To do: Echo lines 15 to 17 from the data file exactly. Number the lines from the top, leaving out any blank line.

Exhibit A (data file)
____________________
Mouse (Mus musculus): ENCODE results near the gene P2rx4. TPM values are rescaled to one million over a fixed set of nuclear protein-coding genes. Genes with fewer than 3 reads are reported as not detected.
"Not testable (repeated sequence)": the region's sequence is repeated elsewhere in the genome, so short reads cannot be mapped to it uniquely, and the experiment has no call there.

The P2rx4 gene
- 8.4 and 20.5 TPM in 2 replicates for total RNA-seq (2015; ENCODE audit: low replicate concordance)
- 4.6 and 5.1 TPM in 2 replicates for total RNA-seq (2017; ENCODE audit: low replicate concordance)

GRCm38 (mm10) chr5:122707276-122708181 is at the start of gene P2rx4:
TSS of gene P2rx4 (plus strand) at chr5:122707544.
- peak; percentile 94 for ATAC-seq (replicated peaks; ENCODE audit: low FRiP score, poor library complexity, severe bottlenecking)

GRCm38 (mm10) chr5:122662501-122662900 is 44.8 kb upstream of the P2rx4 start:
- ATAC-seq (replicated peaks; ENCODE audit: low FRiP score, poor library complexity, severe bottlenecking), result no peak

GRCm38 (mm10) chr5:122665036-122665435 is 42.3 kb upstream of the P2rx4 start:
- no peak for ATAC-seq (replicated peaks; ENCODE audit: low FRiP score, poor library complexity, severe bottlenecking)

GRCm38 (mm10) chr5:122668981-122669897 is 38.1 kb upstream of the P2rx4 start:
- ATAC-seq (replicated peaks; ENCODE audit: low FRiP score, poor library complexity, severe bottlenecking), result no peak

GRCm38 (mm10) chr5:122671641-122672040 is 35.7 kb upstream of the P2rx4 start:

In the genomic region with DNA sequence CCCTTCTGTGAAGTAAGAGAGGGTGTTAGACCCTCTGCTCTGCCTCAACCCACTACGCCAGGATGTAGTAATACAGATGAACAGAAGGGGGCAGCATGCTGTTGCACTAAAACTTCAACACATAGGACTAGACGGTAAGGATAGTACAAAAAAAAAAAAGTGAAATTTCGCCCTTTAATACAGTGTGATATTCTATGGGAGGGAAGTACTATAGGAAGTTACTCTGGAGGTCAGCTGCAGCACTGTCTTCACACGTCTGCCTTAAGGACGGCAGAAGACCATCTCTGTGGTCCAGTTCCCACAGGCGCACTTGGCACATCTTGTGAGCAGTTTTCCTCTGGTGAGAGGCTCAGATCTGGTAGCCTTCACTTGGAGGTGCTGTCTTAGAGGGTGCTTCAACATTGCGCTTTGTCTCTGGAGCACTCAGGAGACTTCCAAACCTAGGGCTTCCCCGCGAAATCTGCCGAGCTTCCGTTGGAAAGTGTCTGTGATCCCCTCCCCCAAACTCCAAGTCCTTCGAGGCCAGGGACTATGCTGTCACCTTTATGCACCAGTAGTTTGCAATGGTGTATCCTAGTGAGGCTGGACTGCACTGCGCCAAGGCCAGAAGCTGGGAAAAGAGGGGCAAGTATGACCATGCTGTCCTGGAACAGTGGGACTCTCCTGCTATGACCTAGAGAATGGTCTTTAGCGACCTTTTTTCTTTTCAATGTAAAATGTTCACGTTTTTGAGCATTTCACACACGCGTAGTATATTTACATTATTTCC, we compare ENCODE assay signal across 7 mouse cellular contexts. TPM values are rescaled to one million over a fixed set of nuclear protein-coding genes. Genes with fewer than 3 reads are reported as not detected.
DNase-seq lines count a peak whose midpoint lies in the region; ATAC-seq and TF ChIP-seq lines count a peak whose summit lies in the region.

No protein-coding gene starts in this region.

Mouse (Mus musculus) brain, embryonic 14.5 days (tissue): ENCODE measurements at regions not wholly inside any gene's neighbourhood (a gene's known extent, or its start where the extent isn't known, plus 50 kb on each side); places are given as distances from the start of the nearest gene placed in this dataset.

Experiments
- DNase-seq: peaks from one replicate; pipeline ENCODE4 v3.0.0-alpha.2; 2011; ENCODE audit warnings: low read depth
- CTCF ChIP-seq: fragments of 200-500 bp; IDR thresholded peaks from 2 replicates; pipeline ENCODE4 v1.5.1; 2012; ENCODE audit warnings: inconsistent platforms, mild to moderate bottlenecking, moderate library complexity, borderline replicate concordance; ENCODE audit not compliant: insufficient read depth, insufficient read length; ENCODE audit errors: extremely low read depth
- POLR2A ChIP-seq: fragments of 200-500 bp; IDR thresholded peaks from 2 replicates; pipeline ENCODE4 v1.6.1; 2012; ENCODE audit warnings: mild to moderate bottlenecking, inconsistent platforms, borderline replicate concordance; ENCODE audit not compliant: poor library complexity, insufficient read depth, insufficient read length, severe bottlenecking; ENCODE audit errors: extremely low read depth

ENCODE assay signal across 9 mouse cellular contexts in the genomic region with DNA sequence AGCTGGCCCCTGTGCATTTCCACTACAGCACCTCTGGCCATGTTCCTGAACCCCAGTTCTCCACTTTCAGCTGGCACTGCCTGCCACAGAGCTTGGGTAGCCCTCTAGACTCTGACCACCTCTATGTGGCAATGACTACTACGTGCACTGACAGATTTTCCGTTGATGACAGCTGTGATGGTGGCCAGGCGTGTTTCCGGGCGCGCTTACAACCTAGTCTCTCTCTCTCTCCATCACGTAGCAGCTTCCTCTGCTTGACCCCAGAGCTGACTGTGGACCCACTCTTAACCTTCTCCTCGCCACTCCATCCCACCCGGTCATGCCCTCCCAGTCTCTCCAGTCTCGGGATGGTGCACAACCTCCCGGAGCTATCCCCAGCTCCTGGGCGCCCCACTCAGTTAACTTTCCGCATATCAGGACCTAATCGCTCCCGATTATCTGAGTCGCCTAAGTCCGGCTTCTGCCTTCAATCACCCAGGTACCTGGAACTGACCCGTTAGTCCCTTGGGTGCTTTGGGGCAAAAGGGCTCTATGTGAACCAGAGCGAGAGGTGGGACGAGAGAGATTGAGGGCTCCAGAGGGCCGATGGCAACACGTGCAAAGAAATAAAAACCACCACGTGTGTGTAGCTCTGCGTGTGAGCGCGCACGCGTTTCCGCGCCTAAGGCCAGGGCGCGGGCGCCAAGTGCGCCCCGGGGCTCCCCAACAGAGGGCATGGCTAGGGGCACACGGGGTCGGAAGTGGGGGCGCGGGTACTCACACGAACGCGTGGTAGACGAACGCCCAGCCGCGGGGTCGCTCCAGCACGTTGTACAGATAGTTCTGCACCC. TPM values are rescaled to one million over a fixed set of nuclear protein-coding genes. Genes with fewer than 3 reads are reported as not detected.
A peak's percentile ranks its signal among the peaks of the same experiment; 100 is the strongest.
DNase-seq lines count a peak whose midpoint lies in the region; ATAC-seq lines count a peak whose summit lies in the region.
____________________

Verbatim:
GRCm38 (mm10) chr5:122671641-122672040 is 35.7 kb upstream of the P2rx4 start:

In the genomic region with DNA sequence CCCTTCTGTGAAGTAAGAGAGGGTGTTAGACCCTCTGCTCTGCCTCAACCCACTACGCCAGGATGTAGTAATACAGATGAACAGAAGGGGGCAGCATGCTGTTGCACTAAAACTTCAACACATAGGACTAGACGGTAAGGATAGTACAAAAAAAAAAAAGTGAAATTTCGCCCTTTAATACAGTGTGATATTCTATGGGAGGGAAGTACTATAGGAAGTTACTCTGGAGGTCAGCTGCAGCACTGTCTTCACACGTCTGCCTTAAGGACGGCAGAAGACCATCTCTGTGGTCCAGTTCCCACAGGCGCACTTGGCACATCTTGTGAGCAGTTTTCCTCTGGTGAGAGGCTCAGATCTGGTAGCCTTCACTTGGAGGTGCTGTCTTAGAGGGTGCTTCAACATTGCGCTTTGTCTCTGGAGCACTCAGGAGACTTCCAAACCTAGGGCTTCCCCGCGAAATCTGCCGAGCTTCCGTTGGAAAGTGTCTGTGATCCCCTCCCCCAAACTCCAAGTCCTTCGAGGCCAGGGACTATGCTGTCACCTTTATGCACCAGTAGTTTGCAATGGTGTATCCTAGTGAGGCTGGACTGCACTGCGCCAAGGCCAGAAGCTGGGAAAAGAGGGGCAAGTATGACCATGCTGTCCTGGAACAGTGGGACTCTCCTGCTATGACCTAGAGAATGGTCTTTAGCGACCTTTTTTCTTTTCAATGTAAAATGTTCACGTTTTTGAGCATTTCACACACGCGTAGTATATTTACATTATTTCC, we compare ENCODE assay signal across 7 mouse cellular contexts. TPM values are rescaled to one million over a fixed set of nuclear protein-coding genes. Genes with fewer than 3 reads are reported as not detected.
DNase-seq lines count a peak whose midpoint lies in the region; ATAC-seq and TF ChIP-seq lines count a peak whose summit lies in the region.